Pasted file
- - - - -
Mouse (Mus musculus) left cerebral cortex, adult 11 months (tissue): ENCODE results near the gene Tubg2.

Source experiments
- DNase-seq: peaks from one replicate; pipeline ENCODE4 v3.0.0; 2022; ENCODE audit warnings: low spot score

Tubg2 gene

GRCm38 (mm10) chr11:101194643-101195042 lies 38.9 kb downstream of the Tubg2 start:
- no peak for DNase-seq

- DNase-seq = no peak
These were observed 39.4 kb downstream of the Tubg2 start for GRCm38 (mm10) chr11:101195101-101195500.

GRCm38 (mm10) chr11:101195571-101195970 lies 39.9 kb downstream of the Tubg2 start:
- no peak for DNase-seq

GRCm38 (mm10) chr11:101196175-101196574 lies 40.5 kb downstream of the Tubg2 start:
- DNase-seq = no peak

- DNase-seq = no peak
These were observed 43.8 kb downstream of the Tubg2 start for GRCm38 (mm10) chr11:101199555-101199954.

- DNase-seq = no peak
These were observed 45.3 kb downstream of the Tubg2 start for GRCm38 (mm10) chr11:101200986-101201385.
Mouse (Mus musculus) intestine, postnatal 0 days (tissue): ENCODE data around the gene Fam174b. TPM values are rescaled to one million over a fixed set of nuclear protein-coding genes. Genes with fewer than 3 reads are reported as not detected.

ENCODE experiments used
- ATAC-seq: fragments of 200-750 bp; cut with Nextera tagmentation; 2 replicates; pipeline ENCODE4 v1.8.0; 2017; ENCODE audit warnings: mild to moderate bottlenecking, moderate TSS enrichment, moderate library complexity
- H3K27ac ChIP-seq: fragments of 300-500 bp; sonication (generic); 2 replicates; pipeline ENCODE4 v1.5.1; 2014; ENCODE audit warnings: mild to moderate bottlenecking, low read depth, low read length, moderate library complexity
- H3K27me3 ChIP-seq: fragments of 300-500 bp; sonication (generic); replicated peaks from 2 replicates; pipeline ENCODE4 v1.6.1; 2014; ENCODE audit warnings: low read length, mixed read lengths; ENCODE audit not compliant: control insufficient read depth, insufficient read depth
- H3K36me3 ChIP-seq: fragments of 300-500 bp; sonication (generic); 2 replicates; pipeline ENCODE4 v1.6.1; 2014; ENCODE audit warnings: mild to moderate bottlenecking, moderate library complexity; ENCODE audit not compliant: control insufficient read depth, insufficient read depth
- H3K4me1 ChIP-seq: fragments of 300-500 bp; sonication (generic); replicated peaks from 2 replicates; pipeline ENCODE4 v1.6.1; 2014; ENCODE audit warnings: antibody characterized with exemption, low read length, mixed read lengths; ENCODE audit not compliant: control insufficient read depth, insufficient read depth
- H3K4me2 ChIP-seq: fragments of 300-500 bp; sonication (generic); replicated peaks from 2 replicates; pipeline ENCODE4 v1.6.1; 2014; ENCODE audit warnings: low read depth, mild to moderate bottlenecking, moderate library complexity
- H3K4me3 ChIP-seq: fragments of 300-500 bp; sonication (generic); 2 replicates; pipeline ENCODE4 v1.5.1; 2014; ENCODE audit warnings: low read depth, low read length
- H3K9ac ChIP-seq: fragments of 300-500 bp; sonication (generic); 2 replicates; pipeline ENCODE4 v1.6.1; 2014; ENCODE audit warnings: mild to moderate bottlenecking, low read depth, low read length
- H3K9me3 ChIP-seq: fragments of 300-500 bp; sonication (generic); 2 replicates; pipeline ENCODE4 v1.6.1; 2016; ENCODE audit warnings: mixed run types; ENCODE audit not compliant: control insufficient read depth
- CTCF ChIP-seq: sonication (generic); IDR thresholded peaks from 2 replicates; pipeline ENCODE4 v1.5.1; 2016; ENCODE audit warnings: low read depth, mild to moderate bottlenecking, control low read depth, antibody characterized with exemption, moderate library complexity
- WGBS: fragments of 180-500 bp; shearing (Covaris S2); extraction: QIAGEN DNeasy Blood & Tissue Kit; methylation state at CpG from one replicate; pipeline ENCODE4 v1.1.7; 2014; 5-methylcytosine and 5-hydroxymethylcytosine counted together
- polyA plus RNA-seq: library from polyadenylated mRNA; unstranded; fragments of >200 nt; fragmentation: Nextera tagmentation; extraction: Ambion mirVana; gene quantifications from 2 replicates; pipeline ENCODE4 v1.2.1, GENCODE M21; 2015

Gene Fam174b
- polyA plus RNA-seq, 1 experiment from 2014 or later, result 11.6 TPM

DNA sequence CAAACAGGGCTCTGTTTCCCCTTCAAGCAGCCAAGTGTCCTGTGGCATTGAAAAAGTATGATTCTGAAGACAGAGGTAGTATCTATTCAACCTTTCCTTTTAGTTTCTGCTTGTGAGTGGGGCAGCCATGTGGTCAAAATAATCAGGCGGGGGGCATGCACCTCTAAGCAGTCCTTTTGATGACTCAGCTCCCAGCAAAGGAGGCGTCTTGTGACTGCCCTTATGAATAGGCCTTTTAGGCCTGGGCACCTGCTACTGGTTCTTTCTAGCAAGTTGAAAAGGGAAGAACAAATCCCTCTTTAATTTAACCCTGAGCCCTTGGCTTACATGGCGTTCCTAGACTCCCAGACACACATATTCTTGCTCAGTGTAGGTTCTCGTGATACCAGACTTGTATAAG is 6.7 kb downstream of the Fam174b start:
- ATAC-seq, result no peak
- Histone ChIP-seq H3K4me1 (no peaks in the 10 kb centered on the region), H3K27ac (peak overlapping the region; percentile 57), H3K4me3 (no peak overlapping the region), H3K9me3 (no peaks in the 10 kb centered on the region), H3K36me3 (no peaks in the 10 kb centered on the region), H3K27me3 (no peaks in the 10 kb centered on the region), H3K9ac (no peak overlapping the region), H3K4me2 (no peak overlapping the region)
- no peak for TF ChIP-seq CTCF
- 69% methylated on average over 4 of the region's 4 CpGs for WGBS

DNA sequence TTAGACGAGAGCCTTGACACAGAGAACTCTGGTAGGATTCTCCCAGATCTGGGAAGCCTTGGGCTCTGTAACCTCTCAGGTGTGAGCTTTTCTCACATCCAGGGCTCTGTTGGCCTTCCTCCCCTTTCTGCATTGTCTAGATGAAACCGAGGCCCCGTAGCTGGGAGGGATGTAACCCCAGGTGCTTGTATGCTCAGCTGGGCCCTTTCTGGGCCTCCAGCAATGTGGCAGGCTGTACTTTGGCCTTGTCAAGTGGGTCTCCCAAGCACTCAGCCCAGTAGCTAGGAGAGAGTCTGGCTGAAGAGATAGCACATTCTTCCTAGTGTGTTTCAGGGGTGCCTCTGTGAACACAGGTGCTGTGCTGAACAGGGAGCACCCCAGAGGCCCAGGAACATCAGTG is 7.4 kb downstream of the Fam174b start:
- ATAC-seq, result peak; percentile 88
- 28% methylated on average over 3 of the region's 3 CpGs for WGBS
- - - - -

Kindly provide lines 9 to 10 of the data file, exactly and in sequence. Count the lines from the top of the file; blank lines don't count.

GRCm38 (mm10) chr11:101195571-101195970 lies 39.9 kb downstream of the Tubg2 start:
- no peak for DNase-seq